What is frontotemporal dementia? – Alzheimer’s Society

5 Feb, 2017 by

What is frontotemporal dementia? – Alzheimer’s Society

Frontotemporal dementia is the name for a range of conditions in which cells in the frontal and temporal lobes of the brain are damaged. These lobes control behaviour, emotional responses and language. This means that people will experience changes in personality and behaviour, or may struggle with language – for example, in finding the right word. Frontotemporal dementia is a less common form of dementia which is more likely to affect younger people – those under 65.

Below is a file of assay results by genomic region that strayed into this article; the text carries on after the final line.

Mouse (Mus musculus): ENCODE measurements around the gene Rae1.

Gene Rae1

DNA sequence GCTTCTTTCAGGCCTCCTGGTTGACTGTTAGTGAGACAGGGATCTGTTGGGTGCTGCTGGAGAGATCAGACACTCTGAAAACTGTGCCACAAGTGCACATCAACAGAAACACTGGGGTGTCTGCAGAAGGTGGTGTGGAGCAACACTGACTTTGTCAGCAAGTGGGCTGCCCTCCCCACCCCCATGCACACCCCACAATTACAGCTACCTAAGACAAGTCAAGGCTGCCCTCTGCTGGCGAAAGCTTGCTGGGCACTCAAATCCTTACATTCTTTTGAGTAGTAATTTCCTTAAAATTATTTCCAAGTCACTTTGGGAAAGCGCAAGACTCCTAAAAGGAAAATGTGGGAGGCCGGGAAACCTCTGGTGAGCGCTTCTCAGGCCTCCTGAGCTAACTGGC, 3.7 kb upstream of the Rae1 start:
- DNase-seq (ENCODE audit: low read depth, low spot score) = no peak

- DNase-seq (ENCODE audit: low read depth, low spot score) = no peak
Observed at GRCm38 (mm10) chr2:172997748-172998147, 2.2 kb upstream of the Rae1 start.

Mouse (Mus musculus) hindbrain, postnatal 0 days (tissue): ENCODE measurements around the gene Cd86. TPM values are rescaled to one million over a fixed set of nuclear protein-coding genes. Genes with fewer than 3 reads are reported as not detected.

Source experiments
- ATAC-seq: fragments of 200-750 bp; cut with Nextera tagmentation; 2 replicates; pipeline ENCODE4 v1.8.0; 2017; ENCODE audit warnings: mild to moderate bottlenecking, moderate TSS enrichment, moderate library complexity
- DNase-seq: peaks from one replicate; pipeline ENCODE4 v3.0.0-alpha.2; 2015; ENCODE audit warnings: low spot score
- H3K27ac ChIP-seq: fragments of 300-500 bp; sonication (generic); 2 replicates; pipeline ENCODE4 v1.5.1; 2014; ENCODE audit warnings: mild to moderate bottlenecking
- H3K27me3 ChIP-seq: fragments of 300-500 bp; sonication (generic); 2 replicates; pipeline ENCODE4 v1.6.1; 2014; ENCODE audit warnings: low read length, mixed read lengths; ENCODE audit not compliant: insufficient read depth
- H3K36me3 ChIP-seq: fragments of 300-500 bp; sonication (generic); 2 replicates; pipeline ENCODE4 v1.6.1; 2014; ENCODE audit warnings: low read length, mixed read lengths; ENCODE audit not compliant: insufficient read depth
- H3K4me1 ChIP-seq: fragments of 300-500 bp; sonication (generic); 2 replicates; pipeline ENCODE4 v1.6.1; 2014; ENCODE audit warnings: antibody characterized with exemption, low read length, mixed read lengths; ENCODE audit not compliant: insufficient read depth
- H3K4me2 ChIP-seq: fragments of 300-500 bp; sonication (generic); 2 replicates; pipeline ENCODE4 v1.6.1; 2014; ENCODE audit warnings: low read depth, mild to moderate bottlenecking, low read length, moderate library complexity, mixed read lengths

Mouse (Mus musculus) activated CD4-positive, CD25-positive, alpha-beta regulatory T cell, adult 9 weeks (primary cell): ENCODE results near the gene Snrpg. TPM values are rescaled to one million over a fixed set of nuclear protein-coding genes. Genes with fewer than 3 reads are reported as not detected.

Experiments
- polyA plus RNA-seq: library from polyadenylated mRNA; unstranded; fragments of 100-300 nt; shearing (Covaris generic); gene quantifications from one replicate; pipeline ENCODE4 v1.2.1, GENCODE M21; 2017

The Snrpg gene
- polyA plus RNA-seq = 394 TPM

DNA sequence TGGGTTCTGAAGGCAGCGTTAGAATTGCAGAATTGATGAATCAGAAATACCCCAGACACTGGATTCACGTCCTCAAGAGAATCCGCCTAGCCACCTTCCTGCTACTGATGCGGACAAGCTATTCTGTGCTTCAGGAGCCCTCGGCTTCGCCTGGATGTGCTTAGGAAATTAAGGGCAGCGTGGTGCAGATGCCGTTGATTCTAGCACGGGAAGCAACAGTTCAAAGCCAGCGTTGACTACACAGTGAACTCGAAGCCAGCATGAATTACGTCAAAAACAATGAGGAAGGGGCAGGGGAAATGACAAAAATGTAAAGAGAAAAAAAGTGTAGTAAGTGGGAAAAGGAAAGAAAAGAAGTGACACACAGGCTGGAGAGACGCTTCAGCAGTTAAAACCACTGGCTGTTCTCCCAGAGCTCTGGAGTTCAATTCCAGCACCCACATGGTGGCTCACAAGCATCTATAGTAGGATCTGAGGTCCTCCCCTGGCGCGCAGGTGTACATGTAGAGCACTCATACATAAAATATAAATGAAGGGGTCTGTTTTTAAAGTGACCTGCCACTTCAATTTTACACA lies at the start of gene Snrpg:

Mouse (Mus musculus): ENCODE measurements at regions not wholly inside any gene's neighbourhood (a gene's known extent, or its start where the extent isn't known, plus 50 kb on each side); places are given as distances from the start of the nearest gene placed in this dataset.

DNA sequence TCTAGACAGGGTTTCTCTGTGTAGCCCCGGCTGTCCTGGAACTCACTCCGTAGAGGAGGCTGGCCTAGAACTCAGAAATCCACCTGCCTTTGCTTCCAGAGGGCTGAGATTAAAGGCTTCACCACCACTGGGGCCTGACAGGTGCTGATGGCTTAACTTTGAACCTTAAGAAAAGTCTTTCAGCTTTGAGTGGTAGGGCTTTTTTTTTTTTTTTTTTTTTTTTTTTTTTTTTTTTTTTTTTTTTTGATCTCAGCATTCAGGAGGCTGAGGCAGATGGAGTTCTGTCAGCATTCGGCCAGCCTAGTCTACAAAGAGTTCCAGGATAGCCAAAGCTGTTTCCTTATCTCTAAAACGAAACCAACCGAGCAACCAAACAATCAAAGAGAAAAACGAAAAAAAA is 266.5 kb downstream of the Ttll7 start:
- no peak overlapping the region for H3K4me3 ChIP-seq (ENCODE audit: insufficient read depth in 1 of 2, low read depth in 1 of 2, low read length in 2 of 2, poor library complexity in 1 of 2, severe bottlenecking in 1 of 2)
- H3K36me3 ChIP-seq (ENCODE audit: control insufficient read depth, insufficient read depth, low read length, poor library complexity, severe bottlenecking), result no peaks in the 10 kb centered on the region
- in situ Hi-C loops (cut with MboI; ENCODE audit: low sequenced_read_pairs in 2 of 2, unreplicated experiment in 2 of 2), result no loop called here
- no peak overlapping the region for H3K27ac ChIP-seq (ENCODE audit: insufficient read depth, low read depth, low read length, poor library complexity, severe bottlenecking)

About The Alzheimer’s Society

The Alzheimer’s Society is the leading support and research charity for people with dementia, their families and carers.

What is dementia?

The term ‘dementia’ is used to describe the symptoms that occur when the brain is affected by specific diseases and conditions. Symptoms of dementia include loss of memory, confusion and problems with speech and understanding.

Support the fight against dementia and visit us at
http://www.alzheimers.org.uk

If you have concerns about Alzheimer’s disease or about any other form of dementia, please contact the Alzheimer’s Society National Dementia Helpline on 0300 222 1122.

Alzheimer’s Society
Leading the fight against dementia

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